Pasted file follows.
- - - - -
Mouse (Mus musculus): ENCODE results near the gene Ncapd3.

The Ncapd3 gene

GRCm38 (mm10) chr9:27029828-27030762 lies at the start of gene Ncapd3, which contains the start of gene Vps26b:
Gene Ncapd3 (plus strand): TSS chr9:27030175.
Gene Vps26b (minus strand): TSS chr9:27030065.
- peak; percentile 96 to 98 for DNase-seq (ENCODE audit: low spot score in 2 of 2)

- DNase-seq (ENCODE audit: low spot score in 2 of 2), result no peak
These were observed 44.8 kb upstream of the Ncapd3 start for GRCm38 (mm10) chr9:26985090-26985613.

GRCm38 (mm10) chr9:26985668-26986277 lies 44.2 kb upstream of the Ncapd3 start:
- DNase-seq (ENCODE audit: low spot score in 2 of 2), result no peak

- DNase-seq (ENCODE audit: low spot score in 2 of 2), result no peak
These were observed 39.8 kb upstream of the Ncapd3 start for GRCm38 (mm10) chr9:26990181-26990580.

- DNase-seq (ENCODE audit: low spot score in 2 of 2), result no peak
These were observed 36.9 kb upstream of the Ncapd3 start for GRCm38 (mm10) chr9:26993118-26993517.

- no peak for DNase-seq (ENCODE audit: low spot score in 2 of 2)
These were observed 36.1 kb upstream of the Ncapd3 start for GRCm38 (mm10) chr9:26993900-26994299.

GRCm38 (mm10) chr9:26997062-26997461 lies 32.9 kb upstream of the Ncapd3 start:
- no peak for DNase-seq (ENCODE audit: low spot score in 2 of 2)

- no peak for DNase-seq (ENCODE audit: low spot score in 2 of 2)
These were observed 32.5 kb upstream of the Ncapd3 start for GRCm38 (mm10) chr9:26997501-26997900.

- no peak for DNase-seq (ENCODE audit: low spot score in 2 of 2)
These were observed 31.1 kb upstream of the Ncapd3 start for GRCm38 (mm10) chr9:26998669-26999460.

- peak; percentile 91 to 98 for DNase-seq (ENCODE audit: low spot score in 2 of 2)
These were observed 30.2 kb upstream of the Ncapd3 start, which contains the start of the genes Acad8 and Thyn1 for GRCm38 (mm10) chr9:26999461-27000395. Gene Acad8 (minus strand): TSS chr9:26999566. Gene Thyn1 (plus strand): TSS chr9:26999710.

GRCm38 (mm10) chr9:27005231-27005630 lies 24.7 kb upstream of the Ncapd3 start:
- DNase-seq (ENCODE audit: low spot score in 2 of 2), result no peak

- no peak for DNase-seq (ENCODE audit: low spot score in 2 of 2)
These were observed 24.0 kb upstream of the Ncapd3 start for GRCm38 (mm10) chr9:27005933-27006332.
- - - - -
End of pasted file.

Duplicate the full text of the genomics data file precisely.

Mouse (Mus musculus): ENCODE results near the gene Ncapd3.

The Ncapd3 gene

GRCm38 (mm10) chr9:27029828-27030762 lies at the start of gene Ncapd3, which contains the start of gene Vps26b:
Gene Ncapd3 (plus strand): TSS chr9:27030175.
Gene Vps26b (minus strand): TSS chr9:27030065.
- peak; percentile 96 to 98 for DNase-seq (ENCODE audit: low spot score in 2 of 2)

- DNase-seq (ENCODE audit: low spot score in 2 of 2), result no peak
These were observed 44.8 kb upstream of the Ncapd3 start for GRCm38 (mm10) chr9:26985090-26985613.

GRCm38 (mm10) chr9:26985668-26986277 lies 44.2 kb upstream of the Ncapd3 start:
- DNase-seq (ENCODE audit: low spot score in 2 of 2), result no peak

- DNase-seq (ENCODE audit: low spot score in 2 of 2), result no peak
These were observed 39.8 kb upstream of the Ncapd3 start for GRCm38 (mm10) chr9:26990181-26990580.

- DNase-seq (ENCODE audit: low spot score in 2 of 2), result no peak
These were observed 36.9 kb upstream of the Ncapd3 start for GRCm38 (mm10) chr9:26993118-26993517.

- no peak for DNase-seq (ENCODE audit: low spot score in 2 of 2)
These were observed 36.1 kb upstream of the Ncapd3 start for GRCm38 (mm10) chr9:26993900-26994299.

GRCm38 (mm10) chr9:26997062-26997461 lies 32.9 kb upstream of the Ncapd3 start:
- no peak for DNase-seq (ENCODE audit: low spot score in 2 of 2)

- no peak for DNase-seq (ENCODE audit: low spot score in 2 of 2)
These were observed 32.5 kb upstream of the Ncapd3 start for GRCm38 (mm10) chr9:26997501-26997900.

- no peak for DNase-seq (ENCODE audit: low spot score in 2 of 2)
These were observed 31.1 kb upstream of the Ncapd3 start for GRCm38 (mm10) chr9:26998669-26999460.

- peak; percentile 91 to 98 for DNase-seq (ENCODE audit: low spot score in 2 of 2)
These were observed 30.2 kb upstream of the Ncapd3 start, which contains the start of the genes Acad8 and Thyn1 for GRCm38 (mm10) chr9:26999461-27000395. Gene Acad8 (minus strand): TSS chr9:26999566. Gene Thyn1 (plus strand): TSS chr9:26999710.

GRCm38 (mm10) chr9:27005231-27005630 lies 24.7 kb upstream of the Ncapd3 start:
- DNase-seq (ENCODE audit: low spot score in 2 of 2), result no peak

- no peak for DNase-seq (ENCODE audit: low spot score in 2 of 2)
These were observed 24.0 kb upstream of the Ncapd3 start for GRCm38 (mm10) chr9:27005933-27006332.